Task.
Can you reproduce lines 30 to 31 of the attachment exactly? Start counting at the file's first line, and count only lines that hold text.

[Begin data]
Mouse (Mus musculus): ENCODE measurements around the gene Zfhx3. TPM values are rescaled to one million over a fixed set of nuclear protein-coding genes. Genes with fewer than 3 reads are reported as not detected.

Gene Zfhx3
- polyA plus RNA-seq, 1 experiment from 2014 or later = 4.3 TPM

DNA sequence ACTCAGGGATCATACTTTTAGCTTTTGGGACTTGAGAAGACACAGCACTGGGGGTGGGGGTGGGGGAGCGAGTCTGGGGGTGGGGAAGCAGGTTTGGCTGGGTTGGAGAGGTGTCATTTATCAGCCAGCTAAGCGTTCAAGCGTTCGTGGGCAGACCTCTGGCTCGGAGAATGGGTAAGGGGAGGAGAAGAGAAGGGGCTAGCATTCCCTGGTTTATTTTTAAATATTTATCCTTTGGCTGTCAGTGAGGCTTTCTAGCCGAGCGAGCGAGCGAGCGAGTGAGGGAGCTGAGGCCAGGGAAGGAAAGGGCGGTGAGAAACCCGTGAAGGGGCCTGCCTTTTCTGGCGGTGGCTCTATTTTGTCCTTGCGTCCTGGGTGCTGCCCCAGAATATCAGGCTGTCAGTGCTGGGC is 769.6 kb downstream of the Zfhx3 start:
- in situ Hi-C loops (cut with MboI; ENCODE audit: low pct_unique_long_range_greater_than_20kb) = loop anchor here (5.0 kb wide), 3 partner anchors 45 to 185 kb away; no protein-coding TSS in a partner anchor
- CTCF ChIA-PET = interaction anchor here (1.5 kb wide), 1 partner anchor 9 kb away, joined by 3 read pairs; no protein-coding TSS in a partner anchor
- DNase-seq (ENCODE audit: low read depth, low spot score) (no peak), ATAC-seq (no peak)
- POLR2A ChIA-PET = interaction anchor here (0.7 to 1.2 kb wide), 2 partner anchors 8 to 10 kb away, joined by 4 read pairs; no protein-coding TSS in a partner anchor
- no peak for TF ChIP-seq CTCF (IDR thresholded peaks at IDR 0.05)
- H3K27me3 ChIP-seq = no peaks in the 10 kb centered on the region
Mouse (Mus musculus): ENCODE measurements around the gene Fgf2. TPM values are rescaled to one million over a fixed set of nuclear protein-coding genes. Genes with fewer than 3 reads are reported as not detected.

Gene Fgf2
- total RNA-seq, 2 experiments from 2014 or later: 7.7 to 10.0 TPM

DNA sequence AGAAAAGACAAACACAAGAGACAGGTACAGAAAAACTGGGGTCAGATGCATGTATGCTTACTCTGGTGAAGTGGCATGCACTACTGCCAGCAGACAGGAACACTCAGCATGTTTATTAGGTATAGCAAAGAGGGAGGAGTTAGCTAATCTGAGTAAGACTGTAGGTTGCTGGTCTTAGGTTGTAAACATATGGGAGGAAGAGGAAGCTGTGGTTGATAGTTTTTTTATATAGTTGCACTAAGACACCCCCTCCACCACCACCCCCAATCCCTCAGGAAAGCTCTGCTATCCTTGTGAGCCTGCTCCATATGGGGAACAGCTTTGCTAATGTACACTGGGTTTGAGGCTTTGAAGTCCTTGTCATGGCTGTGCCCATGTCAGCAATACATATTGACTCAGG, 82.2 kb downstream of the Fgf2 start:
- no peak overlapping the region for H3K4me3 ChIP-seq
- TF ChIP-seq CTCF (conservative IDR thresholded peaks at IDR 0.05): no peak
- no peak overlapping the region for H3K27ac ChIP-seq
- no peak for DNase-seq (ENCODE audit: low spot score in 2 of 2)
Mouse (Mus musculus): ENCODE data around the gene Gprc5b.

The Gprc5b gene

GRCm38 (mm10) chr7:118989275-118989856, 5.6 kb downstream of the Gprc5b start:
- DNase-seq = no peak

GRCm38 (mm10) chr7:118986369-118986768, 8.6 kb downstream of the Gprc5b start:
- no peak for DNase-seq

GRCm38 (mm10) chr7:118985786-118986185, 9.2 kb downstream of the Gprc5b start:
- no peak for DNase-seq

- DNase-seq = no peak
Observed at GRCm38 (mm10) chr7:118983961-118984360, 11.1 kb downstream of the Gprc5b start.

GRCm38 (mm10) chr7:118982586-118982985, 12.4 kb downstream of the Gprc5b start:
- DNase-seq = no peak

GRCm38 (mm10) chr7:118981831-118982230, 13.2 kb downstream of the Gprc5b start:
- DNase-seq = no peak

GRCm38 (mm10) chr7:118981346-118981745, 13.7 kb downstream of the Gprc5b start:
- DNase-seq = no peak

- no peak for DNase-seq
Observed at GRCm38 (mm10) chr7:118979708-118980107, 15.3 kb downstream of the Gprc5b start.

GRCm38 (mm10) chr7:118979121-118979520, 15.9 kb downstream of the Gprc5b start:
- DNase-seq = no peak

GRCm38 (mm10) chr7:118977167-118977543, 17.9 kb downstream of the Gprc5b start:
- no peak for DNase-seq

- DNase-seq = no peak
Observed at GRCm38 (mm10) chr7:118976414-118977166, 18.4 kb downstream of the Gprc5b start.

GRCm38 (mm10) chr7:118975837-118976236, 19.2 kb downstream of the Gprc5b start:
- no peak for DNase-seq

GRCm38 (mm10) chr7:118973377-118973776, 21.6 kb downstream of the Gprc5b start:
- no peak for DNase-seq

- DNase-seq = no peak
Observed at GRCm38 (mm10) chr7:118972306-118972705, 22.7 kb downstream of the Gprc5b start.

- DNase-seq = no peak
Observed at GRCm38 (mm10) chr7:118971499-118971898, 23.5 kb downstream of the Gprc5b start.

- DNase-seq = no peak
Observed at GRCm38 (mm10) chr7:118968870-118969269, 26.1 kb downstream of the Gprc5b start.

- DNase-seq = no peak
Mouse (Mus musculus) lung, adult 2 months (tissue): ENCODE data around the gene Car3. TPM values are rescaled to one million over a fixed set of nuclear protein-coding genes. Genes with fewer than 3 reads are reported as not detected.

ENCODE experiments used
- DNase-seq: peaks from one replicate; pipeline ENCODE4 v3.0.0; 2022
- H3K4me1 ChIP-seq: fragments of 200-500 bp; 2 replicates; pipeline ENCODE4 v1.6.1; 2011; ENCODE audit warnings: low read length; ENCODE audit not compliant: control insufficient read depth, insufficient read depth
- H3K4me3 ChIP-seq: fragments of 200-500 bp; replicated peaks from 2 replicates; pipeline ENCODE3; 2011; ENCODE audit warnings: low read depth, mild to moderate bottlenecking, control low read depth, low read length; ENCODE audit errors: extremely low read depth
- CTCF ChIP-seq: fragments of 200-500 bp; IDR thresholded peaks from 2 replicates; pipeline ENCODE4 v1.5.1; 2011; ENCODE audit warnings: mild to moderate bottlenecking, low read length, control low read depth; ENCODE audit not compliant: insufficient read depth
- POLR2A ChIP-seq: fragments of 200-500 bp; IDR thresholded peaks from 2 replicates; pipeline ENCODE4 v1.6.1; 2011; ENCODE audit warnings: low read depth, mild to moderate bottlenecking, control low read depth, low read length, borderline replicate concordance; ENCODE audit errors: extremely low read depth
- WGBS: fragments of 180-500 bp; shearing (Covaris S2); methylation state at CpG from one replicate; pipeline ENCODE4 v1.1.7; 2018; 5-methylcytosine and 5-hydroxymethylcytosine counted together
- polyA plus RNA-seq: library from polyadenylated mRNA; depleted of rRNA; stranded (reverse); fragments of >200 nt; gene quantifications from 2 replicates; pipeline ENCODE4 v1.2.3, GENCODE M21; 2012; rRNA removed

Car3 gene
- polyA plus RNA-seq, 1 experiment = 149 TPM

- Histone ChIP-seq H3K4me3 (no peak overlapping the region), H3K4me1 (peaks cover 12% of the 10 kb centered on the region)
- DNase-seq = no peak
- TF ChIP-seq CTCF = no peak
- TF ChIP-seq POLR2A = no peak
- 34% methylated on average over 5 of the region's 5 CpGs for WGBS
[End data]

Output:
- DNase-seq = no peak

GRCm38 (mm10) chr7:118981831-118982230, 13.2 kb downstream of the Gprc5b start: